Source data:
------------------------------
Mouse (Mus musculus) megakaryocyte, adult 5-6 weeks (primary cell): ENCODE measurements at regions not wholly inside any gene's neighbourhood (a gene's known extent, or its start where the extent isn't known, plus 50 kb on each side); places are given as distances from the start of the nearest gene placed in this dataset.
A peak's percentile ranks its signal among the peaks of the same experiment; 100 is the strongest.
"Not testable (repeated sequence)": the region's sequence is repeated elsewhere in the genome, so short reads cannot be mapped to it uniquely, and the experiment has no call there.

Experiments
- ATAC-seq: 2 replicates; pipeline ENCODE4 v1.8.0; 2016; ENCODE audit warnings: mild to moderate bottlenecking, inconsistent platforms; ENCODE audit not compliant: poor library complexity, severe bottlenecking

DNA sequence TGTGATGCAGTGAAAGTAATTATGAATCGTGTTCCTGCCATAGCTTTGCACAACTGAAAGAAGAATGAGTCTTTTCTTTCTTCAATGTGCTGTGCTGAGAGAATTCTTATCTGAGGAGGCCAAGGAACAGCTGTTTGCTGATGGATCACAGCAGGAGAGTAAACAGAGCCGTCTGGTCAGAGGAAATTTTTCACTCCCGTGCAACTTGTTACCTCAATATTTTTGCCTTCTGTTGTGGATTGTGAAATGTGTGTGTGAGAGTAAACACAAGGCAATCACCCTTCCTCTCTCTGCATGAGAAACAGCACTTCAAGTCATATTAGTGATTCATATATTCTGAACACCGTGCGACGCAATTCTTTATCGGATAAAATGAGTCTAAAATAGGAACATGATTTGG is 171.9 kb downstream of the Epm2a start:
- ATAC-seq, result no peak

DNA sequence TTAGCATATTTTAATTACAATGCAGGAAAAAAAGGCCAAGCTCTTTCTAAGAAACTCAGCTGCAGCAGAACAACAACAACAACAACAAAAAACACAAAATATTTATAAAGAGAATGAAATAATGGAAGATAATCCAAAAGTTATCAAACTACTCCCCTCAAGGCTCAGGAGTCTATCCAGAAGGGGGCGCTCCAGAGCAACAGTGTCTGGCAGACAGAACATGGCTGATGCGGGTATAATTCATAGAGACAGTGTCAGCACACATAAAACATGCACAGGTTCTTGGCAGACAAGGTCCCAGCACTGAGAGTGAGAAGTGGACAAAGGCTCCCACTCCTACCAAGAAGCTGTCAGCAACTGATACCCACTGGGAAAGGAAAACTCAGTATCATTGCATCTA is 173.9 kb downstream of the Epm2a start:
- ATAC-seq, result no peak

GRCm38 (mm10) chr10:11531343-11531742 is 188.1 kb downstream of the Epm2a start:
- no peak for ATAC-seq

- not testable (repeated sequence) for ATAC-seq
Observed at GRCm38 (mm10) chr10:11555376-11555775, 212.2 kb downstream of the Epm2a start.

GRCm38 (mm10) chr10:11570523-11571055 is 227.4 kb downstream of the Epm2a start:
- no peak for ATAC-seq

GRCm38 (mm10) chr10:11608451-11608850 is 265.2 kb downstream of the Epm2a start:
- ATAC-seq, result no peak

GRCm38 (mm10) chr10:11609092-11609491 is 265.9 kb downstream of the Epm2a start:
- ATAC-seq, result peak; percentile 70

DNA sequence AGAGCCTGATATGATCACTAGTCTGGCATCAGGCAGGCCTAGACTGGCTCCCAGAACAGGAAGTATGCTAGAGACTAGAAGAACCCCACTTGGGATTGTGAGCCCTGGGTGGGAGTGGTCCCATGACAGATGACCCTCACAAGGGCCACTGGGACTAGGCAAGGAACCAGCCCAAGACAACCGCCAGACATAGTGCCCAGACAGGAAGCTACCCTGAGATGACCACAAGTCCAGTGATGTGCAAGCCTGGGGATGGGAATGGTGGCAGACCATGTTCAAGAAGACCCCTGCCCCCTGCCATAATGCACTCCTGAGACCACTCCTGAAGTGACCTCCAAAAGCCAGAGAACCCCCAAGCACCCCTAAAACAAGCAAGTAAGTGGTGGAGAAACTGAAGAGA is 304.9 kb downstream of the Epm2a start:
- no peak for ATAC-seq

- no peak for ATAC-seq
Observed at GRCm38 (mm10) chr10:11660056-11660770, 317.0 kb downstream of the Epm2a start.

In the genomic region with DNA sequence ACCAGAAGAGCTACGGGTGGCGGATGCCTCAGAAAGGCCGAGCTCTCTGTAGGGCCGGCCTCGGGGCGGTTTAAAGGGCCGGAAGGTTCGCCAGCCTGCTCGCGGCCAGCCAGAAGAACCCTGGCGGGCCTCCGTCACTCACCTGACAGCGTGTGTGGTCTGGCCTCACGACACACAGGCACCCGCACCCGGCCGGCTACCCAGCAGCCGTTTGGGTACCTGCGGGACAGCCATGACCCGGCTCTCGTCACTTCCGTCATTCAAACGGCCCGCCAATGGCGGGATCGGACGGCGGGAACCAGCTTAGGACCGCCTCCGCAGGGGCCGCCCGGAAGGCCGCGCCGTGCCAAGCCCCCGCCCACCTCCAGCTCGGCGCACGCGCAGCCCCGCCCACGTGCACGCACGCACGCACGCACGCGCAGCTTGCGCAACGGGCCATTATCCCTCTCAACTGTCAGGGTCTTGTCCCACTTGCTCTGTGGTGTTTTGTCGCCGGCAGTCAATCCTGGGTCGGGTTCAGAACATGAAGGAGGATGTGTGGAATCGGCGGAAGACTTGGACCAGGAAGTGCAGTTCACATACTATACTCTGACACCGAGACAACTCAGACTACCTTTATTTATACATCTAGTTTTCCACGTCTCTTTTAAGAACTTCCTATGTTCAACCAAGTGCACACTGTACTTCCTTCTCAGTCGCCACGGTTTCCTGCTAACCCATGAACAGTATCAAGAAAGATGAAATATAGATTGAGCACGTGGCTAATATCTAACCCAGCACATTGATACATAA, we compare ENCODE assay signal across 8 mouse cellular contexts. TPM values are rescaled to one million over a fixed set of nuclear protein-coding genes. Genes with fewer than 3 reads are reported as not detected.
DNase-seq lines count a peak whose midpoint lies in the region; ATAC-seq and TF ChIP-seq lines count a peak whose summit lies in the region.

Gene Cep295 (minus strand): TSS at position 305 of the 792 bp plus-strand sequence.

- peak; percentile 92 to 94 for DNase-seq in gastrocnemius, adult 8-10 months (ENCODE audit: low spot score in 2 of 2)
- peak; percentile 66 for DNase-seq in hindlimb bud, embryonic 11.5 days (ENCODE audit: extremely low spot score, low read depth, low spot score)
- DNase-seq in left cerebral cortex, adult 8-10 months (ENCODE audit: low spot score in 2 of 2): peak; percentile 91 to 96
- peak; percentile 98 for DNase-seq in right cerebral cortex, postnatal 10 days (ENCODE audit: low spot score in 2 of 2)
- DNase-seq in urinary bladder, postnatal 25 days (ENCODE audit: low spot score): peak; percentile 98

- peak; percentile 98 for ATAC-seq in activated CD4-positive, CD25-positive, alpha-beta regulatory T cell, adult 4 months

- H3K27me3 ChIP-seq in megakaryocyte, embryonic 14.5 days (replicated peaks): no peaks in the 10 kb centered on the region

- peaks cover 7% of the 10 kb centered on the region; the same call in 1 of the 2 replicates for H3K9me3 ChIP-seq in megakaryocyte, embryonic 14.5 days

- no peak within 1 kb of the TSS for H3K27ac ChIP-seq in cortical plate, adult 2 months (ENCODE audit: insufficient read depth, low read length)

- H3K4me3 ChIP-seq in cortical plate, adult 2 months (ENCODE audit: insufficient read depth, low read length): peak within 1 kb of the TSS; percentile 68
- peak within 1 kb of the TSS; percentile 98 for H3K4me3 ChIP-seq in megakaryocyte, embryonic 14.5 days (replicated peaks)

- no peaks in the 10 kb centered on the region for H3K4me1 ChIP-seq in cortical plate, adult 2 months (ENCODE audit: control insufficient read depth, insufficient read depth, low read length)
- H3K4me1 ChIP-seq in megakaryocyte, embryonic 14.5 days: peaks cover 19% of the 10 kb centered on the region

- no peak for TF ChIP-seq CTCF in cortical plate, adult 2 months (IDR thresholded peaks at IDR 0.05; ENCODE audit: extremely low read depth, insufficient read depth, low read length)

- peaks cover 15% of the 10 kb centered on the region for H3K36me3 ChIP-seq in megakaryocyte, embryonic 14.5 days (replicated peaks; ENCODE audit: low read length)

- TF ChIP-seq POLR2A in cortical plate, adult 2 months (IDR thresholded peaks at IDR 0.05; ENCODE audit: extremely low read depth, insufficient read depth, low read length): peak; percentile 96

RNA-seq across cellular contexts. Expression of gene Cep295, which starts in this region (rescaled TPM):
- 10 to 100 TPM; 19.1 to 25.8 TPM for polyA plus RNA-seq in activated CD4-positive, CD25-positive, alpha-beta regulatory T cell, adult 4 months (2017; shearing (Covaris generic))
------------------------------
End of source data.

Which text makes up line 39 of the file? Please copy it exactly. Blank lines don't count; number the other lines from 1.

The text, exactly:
- H3K4me1 ChIP-seq in megakaryocyte, embryonic 14.5 days: peaks cover 19% of the 10 kb centered on the region